Shea butter is a wonderful natural ingredient that works well on skin and hair. In its natural form, it's a bit firm but easily spreadable. Whipping it makes it easier to get out of the container and apply to the hair. You can mix shea butter with a number of carrier ingredients; this tutorial uses coconut oil. The carrier keeps the whipped shea butter from re-hardening. Once whipped, you'll have a fluffy, ultra-moisturizing natural product that will give your hair a healthy sheen. Before we share our step-by-step how-to guide to whipping up shea butter to use on natural hair, we chatted with hairstylist and African Pride brand educator, Robin Groover about the benefits.
Meet the Expert
Robin Groover is the founder of Atlanta-based Too Groovy Salon and an African Pride brand educator.
"Shea butter is good for natural hair," says Robin Groover, founder of Atlanta-based Too Groovy Salon. "My favorite benefits are the sealing properties, added moisture, and softening for hydrated, easy styling. If you're dealing scalp irritation, Groover says the nourishing benefits of shea butter can reduce inflammation and irritation on the scalp while protecting the hair follicles from environmental toxins and sun damage.
You can also use shea butter for styling and conditioning, depending on your hair's needs. "Shea butter mixed in conditioners and masks smooth the hair, eliminating frizz, tangles, and dullness," says Groover. Don't worry about the butter being too thick as the consistency can be altered with creams and oils for deeper penetration and easier spreading throughout the hair. For styling, Groover says, "Consider the hair density, porosity, and texture to determine the amount of butter needed."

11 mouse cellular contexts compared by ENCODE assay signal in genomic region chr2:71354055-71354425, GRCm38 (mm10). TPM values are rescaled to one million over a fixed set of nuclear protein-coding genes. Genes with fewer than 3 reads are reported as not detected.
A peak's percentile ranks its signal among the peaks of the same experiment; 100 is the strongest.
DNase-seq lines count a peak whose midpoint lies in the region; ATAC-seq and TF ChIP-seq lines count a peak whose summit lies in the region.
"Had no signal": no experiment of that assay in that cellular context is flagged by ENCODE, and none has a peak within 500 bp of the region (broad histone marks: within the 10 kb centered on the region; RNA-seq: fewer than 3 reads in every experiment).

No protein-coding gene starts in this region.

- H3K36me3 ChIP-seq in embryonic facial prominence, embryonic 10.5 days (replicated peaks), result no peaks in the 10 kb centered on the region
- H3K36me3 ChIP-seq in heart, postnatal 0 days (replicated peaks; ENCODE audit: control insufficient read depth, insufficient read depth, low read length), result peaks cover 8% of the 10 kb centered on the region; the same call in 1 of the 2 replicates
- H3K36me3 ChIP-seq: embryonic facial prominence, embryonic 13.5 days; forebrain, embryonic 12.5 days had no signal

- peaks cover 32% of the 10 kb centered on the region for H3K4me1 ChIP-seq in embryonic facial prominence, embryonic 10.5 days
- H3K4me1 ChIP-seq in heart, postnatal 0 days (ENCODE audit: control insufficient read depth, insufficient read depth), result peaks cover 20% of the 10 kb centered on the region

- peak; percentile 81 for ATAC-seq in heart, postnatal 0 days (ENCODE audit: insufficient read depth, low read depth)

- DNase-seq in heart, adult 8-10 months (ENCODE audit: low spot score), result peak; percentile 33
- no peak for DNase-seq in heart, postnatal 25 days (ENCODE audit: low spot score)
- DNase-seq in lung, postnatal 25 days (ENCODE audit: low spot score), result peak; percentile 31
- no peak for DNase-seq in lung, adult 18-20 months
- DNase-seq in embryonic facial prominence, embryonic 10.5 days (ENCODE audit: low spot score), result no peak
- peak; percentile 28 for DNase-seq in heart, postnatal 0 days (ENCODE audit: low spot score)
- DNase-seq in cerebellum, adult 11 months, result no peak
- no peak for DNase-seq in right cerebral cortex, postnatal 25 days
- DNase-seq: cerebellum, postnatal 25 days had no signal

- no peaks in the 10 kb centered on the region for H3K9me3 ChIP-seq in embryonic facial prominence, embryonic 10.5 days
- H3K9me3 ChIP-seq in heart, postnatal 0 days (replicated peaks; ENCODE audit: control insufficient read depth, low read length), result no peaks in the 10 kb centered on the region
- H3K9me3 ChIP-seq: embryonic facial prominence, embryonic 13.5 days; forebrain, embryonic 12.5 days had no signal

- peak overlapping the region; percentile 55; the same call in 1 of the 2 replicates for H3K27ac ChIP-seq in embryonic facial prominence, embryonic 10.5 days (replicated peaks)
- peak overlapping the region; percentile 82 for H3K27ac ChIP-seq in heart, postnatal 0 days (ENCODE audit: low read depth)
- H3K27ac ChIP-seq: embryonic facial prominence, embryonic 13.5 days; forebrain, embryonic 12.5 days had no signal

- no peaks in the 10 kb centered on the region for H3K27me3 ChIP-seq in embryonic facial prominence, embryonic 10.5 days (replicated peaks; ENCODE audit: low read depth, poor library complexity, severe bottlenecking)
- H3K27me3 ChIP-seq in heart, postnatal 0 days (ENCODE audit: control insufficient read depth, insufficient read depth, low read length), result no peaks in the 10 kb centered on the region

Now that we got the details on why shea butter is ideal for natural hair, keep scrolling for a step-by-step guide on DIYing whipped shea butter.
Place Bowl of Shea Butter Over Boiling Pot
This is a variation of the double-boiler method (perfect for those of us who don't own double-boilers!). Place a small amount of water in a pot and boil it. Once it's boiling, remove from heat and place the bowl of shea butter over the pot. It will melt very quickly, which is why you need to remove the pot from the heat. Instead of placing over hot water, you can also microwave shea butter in a microwave-safe bowl, but you may lose some of the nutrients this way.
A Light and Fluffy Shea Butter Mixture
After about 20 minutes of whipping (if you have a large amount of shea butter, it will take longer), your mixture should be light, fluffy and thick, almost meringue-like. Whipping shea butter will increase the volume by two to three times, so having a container on hand to hold all of it is essential. Store your shea butter in a cool, dark place in a glass or plastic container; the refrigerator is not recommended because it may become grainy. Natural shea butter mixed with coconut oil or jojoba oil can last approximately six months to one year.